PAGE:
Shakespeare to Anti-Trumpsters: 'Thou Dost Protest Too Much'
Published on February 6th, 2017
By Joe Guzzardi
February 6, 2017
As seen in:
President Donald J. Trump has a strategy so brilliant that it’s tied his many naysayers up in knots. By signing within mere days a series of executive actions that will restore order to an out-of-control immigration system, Trump dizzied his most outspoken opponents.
About a week ago, Trump ordered construction to begin on his long-promised Southwest border wall. Trump’s executive order sparked outrage in the pro-immigration lobby. But just days later, anger over the wall has been dwarfed by Trump’s other executive actions, including his promise to defund sanctuary cities that refuse to comply with federal immigration laws, and his temporary restrictions on travel to the U.S. from seven nations with ties to terrorism.
Trump’s proposal to implement a 90-day pause in refugee admissions and a 120-day pause in refugee resettlement has sparked cries of outrage, nationwide demonstrations and unfounded claims that briefly delaying resettlement is unconstitutional and anti-American. Senator Chuck Schumer and House Minority Leader Nancy Pelosi provided the requisite theatrics.
Here are a few facts about resettlement that the reactionaries may not know. Refugees are selected for admission based on decisions made by the United Nations, the State Department and implemented by nine major federal contractors. Resettlement is a multi-billion dollar industry. Each refugee means money to the contractors.
David Robinson, a former acting director of the State Department’s refugee bureau, stated that taxpayer money provides about 90 percent of contractors’ collective budget, and added that the lobbying arm wields enormous influence over refugee admissions policy. To the deep-pocketed contractors, every refugee crisis has the same solution: admit more refugees regardless of local communities’ ability to absorb them. Yet taxpayers have no say in how many refugees are admitted or where they’ll ultimately be settled.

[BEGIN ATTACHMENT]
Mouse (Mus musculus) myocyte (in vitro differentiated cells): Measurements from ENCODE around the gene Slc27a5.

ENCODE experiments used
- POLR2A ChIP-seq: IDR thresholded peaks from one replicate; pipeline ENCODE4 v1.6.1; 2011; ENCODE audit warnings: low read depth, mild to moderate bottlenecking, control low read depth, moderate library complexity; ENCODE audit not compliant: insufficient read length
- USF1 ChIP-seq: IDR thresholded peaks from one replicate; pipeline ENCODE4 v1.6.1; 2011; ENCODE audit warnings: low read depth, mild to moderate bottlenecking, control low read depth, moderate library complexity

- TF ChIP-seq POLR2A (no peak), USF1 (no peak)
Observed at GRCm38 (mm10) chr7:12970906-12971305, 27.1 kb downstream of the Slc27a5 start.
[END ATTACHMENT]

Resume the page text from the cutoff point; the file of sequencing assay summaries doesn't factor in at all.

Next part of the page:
To help put Trump’s refugee moratorium in perspective, begin with reality. The goal, as written, is “to protect the United States and its citizens from foreign nationals who intend to commit terrorist attacks in the United States,” hardly anti-American. ISIS has declared that it will infiltrate its fighters into the refugee stream, a claim that FBI Director James Comey and other security experts confirmed. No one wants the U.S. to become like Angela Merkel’s Germany where this week 1,100 counter-terrorist police carried out 54 raids and arrested more than a dozen suspected jihadists.
Despite insistence from the pro-refugee camp, Trump’s executive order is on firm legal ground. The president has the authority, pursuant to the Immigration and Nationality Act, Section 212 (f), to suspend the entry of any class of aliens, immigrants or non-immigrants for as long as he deems necessary. Syria, who Trump indefinitely suspended, has been on the State Sponsors of Terrorism list since 1979.
As for the visa holders that Trump’s executive order may have inconvenienced, the State Department notes in response to frequently asked questions posted to its website that a visa allows a foreign national to travel to a port-of-entry, but does not guarantee his admission to the U.S. On denying admission, Trump is also within his statutory authority.
Individual anti-Trump protestors, among them professional agitators, are beyond reasoning with. But Democratic leadership shouldn’t be. Crying over each and every Trump statement or appointment isn’t going to win over middle-of-the-road Americans, the voters Democrats need in the 2018 and 2020 elections. Right now, when Democratic congressional leaders appear on television, moderates change the channel. Someone should tell Schumer.
Joe Guzzardi is a Senior Writing Fellow with Californians for Population Stabilization.